Alleluia: God Loves to Talk with Us

Monday of the Thirteenth Week in Ordinary Time
June 27, 2022

Today’s Readings:

https://bible.usccb.org/bible/readings/062722.cfm

Today, in God’s Lavish Mercy, our readings dispense a serious dose of fire and brimstone! 

Beware, I will crush you into the ground
as a wagon crushes when laden with sheaves.

Amos 2:13

Consider this, you who forget God,
lest I rend you and there be no one to rescue you.

Psalm 50:22

Some of the prophets, and some preachers even now, have considered “F&B” an effective strategy to reach the hardened sinner. Even our sweet, gentle Jesus comes through tough in today’s Gospel:

Another of his disciples said to him,
“Lord, let me go first and bury my father.”
But Jesus answered him, “Follow me,
and let the dead bury their dead.”

Matthew 8:22

I’ve never been a fan of the hellfire approach to evangelization. I think it tends to raise a wall of fear around our hearts rather than invite a deep conversion.

Our Alleluia Verse helps me to cut through the sulfurous verbiage to the point that might actually change me: God wants to speak to me. Don’t be hard-hearted to God’s message.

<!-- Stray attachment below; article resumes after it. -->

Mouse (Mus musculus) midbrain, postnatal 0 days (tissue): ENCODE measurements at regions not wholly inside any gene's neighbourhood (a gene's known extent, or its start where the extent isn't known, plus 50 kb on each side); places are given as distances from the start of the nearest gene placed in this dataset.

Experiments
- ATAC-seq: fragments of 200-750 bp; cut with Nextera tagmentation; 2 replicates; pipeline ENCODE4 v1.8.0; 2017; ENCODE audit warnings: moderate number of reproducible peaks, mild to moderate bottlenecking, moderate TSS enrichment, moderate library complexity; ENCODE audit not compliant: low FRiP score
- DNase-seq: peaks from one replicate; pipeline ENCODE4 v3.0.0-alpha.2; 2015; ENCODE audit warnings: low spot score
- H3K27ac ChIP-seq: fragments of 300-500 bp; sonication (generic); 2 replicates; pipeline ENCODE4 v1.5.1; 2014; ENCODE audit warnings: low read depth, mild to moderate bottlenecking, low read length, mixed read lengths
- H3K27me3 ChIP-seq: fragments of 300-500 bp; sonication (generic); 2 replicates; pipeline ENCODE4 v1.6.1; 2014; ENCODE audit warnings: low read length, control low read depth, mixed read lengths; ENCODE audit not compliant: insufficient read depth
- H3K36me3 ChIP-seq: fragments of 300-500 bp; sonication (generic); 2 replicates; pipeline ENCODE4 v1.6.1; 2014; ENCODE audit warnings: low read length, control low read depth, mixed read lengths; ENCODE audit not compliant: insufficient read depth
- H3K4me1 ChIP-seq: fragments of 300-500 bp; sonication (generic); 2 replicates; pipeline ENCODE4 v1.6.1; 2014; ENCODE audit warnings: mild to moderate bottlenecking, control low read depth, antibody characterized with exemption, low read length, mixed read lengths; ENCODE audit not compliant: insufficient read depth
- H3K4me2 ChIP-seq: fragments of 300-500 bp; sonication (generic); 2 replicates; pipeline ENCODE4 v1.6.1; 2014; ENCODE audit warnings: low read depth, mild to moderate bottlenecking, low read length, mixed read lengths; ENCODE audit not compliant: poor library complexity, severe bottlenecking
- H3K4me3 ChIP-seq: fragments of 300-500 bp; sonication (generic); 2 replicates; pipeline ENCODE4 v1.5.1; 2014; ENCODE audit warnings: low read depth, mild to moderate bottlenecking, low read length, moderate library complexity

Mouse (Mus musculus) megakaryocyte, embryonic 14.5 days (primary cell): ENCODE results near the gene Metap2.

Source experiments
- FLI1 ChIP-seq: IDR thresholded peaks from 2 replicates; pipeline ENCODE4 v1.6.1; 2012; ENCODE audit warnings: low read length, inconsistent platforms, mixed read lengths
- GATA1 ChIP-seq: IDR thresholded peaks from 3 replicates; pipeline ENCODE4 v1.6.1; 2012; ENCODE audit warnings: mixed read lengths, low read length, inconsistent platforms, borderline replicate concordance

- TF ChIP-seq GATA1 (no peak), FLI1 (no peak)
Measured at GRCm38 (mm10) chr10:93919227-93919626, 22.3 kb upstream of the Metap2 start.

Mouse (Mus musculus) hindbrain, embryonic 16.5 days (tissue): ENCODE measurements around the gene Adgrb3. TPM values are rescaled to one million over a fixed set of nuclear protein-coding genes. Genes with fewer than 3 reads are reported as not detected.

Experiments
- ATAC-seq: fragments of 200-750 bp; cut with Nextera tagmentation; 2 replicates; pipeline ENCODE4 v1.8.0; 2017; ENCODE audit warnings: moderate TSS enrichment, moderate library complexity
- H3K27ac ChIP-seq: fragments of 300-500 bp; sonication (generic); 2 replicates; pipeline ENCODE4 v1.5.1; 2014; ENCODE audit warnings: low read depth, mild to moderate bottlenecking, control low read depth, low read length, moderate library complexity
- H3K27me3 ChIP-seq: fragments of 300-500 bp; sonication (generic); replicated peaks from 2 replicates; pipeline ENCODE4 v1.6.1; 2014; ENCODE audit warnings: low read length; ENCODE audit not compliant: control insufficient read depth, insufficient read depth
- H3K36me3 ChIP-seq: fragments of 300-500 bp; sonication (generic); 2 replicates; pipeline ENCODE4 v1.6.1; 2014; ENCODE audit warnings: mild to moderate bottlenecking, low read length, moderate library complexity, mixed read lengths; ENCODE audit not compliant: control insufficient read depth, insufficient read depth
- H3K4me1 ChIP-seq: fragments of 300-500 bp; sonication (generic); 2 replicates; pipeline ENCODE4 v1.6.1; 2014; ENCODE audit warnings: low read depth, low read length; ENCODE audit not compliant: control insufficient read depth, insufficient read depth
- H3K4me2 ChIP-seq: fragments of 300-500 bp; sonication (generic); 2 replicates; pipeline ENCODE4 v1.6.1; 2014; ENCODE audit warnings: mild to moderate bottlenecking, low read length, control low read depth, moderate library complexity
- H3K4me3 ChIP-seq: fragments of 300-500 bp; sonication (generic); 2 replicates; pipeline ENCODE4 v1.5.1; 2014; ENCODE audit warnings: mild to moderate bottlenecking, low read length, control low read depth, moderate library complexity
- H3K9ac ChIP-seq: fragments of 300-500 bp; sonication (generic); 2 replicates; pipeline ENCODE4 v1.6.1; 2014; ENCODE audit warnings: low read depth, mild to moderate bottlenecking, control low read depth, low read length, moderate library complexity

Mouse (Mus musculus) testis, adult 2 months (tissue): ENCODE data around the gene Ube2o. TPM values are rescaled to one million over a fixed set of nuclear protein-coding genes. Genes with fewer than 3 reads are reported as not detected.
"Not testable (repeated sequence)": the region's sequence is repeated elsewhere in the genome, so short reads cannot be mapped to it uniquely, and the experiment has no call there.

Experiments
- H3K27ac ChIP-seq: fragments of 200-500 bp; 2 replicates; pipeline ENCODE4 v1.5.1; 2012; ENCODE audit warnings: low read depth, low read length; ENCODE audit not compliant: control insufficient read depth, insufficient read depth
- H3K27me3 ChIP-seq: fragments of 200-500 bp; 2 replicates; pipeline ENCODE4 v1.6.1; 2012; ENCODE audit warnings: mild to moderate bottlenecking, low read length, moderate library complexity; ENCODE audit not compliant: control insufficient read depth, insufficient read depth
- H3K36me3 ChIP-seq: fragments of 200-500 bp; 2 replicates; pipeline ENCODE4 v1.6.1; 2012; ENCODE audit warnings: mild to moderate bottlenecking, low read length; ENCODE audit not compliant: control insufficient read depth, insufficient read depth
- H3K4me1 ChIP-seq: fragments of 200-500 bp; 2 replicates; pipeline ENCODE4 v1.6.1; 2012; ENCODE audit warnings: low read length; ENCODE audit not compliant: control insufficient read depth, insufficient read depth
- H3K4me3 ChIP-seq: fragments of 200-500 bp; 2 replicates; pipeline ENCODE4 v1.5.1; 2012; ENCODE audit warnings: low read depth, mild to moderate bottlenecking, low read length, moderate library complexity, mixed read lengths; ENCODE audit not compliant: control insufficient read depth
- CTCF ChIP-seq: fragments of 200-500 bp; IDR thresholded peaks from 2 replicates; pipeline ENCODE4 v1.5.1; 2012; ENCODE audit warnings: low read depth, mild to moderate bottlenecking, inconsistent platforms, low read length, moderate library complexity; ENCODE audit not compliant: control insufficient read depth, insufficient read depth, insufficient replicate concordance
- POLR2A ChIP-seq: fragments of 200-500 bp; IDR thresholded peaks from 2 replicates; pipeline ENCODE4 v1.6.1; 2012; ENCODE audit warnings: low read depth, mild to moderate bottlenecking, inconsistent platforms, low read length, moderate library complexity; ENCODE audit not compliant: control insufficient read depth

Alleluia, alleluia.
If today you hear his voice,
harden not your hearts.

That’s it. That’s the message. Today it’s wrapped in some blazing language but the core is the same.

A loving God wants to speak to me
in every moment of my life.


Poetry: excerpt from Dante’s Inferno

This passage from the epic poem focuses on the sin of indifference, not caring enough to be either bad or good. It made me think of a powerful verse from the Book of Revelation:

I know your deeds, that you are neither cold nor hot. I wish you were either one or the other! So because you are lukewarm—neither hot nor cold—I am about to spit you out of my mouth.

Revelation 3: 15-16

And I — my head oppressed by horror — said:

“Master, what is it that I hear? Who are

those people so defeated by their pain?”

      And he to me: “This miserable way

is taken by the sorry souls of those

who lived without disgrace and without praise.

      They now commingle with the coward angels,

the company of those who were not rebels

nor faithful to their God, but stood apart.

      The heavens, that their beauty not be lessened,

have cast them out, nor will deep Hell receive them —

even the wicked cannot glory in them.” 

Dante Alighieri, Inferno

Music: De Profundis – Vasari Singers

Psalmus 129 (130)Psalm 129 (130)